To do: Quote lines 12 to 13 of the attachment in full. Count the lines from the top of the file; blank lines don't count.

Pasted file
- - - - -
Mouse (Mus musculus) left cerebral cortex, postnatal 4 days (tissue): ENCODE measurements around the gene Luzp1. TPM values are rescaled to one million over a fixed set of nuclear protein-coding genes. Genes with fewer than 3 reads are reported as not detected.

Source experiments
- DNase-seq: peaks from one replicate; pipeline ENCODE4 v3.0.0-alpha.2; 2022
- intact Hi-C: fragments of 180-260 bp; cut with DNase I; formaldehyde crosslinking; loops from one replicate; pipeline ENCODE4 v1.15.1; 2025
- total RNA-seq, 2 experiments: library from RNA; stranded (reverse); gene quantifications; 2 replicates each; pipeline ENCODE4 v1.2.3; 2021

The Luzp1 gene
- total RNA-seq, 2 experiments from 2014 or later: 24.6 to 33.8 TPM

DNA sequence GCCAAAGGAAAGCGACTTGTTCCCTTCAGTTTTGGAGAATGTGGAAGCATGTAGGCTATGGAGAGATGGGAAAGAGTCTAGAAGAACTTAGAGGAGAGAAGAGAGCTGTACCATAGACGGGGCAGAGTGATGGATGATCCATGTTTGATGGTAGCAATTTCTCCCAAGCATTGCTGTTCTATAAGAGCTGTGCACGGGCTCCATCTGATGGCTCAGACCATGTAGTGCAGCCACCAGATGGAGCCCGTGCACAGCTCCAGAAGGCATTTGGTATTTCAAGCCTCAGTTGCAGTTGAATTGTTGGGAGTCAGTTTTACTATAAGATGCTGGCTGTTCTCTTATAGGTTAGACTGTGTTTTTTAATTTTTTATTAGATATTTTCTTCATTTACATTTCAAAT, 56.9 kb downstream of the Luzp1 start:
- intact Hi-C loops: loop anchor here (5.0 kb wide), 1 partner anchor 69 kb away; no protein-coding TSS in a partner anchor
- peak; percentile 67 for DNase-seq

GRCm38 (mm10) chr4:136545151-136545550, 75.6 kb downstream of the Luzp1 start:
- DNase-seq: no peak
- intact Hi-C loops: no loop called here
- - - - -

- DNase-seq: no peak
- intact Hi-C loops: no loop called here